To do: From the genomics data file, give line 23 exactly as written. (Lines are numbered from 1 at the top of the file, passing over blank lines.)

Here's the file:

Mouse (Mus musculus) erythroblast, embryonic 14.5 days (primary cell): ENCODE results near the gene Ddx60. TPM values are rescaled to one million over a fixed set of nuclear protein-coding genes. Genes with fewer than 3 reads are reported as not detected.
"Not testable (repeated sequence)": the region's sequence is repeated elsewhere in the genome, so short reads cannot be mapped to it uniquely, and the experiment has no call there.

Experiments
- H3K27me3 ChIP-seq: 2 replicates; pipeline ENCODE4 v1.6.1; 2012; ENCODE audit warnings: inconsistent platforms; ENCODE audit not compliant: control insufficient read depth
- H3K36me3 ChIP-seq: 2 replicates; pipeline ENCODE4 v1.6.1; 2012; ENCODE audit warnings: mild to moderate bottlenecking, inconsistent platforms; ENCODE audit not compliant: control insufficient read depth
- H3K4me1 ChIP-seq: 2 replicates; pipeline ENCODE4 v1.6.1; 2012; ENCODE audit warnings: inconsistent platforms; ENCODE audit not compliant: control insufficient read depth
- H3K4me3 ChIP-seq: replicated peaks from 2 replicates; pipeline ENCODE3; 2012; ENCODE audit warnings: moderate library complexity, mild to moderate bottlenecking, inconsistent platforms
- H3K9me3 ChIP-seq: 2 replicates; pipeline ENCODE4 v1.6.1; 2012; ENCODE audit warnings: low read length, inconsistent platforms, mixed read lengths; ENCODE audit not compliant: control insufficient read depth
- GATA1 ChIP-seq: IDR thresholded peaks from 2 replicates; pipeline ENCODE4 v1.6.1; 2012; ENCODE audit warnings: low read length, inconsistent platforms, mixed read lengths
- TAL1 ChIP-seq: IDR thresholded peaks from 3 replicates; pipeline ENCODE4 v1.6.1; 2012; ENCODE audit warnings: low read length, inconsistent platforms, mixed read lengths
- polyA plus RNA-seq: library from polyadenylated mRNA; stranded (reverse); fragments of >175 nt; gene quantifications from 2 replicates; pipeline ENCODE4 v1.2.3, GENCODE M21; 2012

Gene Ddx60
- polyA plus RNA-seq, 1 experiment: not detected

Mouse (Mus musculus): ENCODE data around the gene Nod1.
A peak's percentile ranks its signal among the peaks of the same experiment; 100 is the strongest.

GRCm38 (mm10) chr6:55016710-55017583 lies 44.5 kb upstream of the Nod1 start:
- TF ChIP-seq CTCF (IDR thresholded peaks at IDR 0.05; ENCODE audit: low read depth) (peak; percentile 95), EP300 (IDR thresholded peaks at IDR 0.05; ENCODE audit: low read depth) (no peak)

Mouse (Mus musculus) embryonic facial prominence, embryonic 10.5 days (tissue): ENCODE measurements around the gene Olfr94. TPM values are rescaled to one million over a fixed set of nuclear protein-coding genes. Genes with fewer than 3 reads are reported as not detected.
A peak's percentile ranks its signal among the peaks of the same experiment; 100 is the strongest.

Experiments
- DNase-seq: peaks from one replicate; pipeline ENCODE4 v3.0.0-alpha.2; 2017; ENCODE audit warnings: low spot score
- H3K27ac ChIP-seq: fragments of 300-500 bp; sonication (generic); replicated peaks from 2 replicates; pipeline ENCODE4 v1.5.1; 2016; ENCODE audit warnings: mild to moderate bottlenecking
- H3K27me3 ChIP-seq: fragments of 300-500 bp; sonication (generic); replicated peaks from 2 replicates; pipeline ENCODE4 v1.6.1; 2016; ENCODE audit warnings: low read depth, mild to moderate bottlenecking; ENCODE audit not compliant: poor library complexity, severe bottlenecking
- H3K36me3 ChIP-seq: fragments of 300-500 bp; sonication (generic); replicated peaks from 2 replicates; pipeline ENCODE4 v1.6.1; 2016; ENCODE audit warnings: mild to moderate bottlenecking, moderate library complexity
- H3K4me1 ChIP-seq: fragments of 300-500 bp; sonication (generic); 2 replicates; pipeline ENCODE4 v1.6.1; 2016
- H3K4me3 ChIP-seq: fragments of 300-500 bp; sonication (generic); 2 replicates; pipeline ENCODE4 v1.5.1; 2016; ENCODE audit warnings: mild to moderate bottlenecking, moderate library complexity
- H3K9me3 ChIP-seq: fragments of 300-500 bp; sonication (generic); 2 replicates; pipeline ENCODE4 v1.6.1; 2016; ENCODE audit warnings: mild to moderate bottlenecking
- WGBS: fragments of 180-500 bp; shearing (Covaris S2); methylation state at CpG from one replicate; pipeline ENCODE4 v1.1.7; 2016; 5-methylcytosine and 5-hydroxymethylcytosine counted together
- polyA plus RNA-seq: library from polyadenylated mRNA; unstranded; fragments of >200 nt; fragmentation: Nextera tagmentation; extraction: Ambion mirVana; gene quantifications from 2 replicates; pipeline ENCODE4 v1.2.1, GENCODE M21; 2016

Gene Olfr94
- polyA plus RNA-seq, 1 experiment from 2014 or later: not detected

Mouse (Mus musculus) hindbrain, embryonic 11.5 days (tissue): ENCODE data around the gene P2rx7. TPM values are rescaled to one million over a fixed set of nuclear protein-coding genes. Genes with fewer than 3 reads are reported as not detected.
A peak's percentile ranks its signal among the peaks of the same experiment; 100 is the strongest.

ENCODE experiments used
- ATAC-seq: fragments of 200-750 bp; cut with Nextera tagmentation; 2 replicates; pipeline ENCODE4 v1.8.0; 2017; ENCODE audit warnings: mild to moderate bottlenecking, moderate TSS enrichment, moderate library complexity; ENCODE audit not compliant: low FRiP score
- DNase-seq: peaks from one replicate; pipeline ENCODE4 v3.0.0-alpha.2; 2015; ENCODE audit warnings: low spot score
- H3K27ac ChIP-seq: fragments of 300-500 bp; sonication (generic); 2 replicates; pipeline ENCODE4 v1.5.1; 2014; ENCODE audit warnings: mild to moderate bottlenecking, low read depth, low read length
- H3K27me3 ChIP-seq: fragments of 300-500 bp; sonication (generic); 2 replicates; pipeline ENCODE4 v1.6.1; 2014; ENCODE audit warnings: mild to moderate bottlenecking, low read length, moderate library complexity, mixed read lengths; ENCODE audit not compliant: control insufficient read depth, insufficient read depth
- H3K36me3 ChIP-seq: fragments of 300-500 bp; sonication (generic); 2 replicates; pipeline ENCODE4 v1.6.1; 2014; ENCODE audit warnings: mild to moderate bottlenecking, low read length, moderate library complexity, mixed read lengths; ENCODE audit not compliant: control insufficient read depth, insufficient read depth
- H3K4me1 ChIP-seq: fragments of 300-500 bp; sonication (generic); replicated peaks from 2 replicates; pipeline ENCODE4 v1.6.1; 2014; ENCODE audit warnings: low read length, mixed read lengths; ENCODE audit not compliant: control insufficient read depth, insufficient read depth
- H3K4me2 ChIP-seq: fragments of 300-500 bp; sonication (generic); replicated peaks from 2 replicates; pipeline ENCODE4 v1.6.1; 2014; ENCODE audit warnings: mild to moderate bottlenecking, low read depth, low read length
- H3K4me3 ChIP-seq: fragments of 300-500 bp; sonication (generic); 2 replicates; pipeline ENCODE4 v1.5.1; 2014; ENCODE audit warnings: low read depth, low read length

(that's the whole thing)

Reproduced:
- H3K27me3 ChIP-seq: fragments of 300-500 bp; sonication (generic); replicated peaks from 2 replicates; pipeline ENCODE4 v1.6.1; 2016; ENCODE audit warnings: low read depth, mild to moderate bottlenecking; ENCODE audit not compliant: poor library complexity, severe bottlenecking